Zeoticus Ransomware Description
The Zeoticus Ransomware is a file-locker Trojan without a noted family or attached Ransomware-as-a-Service business. Although the Zeoticus Ransomware includes unique references to Japanese TV media, its attacks target English-speaking victims and can stop most files from opening by encrypting them. You should always have a backup of your work saved for recovering securely and use anti-malware tools when appropriate for deleting the Zeoticus Ransomware.
A Cartoon Character Assails Your Files
The somewhat mocking use of popular media franchises as themes for the more frivolous file-locker Trojans' campaigns makes for a long-running habit that continues into the start of 2020. The Zeoticus Ransomware, following in the footsteps of xHunt, the Megumin Trojan, and the DeathNote Ransomware, is turning Japanese cartoon media into a symbol of cyber-crime. Otherwise, however, the Zeoticus Ransomware is a prosaic and paint-by-numbers Trojan of its class.
The 32-bit Windows app uses AES-based encryption – one of the most commonplace algorithms for 'locking' files securely – for keeping users from accessing their documents, pictures and similar media. The first clue of the theme comes from the extension it adds to these files, 'zoeticus,' which is an apparent reference to a character in Japan's 'High School DxD' cartoon and comic franchise. Further details less visible to victims include Command & Control user-agent information that further references the franchise.
However, the Zeoticus Ransomware doesn't target Japanese fans with its attacks. Ransom notes that it creates through hijacking the desktop background and generating an HTML file are in English, and deliver generic warnings and e-mail addresses for contacting the threat actor. Usually, criminals will insist on Bitcoin or voucher-based payments for providing their possible decryption help and restoring your work. However, malware experts recommend avoiding any gambling on these transactions if it's at all possible.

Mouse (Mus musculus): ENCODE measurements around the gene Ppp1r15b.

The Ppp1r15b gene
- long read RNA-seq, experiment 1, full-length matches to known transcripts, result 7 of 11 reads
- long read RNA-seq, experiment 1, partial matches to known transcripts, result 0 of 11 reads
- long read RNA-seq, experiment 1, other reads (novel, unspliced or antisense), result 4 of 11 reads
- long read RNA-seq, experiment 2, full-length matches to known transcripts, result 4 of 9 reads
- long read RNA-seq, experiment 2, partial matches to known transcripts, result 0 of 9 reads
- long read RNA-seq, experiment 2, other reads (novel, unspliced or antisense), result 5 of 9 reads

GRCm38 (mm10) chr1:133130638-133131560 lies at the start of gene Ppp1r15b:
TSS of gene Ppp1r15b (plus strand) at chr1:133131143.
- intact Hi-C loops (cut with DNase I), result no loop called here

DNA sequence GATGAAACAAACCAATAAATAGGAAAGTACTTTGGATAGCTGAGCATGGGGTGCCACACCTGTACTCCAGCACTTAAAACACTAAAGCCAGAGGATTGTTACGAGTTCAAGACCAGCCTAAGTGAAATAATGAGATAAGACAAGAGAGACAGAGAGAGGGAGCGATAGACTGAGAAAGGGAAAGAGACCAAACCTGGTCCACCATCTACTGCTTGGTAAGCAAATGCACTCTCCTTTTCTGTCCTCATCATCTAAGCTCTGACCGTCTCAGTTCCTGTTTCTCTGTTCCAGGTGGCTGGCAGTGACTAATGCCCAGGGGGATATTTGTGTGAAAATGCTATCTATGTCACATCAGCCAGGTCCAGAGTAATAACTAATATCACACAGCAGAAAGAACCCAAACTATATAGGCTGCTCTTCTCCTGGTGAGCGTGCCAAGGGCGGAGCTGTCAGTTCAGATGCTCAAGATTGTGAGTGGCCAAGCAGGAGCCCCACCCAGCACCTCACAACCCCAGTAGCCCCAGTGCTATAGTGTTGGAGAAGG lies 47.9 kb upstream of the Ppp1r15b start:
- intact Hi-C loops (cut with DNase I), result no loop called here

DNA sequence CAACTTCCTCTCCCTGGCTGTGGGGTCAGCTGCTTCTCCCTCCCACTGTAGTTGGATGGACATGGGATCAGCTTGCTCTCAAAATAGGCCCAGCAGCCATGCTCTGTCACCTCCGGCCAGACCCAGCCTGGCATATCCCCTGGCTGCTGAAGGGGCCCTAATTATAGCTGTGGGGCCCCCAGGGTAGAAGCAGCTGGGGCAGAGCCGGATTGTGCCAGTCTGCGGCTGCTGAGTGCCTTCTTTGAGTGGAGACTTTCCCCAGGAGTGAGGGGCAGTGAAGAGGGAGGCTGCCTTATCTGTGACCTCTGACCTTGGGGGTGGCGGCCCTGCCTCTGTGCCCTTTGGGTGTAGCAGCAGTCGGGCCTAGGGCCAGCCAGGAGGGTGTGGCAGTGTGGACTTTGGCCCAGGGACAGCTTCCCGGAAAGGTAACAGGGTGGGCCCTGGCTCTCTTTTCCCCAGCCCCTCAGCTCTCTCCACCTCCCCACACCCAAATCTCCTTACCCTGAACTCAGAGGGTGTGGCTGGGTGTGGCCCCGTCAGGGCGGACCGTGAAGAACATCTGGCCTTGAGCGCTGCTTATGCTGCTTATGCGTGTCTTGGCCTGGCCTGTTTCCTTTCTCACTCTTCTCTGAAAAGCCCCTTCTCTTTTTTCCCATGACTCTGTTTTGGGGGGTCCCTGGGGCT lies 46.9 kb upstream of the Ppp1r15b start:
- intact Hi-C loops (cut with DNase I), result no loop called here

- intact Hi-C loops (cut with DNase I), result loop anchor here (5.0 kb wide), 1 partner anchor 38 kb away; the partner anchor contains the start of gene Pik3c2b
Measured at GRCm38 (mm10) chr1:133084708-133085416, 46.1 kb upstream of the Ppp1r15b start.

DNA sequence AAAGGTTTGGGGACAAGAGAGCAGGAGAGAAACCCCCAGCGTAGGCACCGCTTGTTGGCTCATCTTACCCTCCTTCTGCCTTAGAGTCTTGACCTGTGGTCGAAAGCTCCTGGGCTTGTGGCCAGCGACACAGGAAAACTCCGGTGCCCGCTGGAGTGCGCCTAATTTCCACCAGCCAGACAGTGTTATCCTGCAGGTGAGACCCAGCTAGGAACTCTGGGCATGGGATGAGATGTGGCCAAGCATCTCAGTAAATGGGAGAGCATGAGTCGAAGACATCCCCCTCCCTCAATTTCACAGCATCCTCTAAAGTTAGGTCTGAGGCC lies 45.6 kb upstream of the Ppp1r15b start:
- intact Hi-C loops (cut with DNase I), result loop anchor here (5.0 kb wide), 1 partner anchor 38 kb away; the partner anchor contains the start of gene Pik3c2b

Guaranteeing Your Digital Work Stays Free of Unwanted Animation Gags
The playfulness that the Zeoticus Ransomware evinces is very familiar to researchers of independent file-locker Trojans, but its encryption is no less a technical barrier to accessing media than the more-solemn attacks of a RaaS family's Trojan. Because malware researchers have yet to confirm whether or not the Zeoticus Ransomware's payload is decryptable through a third-party, victims should prioritize providing samples to appropriate cyber-security institutions. They also should outline any suspected infection routes for keeping the Zeoticus Ransomware from propagating further.
A secure and non-local backup is preferable for sparing files from any ransom-related recovery needs and is far more reliable than depending on decryption. In the meantime, users can always protect their media through typical security standards. The most relevant ones include using sufficiently-strong passwords, deactivating scripts on questionable websites, updating their software (especially website infrastructure apps and document readers) and avoiding illicit downloads.
Although many anti-malware brands are deleting the Zeoticus Ransomware through heuristic detection methods, a majority of vendors aren't flagging current samples. Always update your security programs' databases, when possible, for the best chance of blocking a Trojan installation attempt on sight.
The Zeoticus Ransomware is a slightly playful case of a file-locker Trojan, but one whose bottom line is dead-serious. The occasional cartoon gag here or there doesn't make it any more amicable to users who can't open their documents because of its attacks.
Use SpyHunter to Detect and Remove PC Threats
If you are concerned that malware or PC threats similar to Zeoticus Ransomware may have infected your computer, we recommend you start an in-depth system scan with SpyHunter. SpyHunter is an advanced malware protection and remediation application that offers subscribers a comprehensive method for protecting PCs from malware, in addition to providing one-on-one technical support service.
Why can't I open any program including SpyHunter? You may have a malware file running in memory that kills any programs that you try to launch on your PC. Tip: Download SpyHunter from a clean computer, copy it to a USB thumb drive, DVD or CD, then install it on the infected PC and run SpyHunter's malware scanner.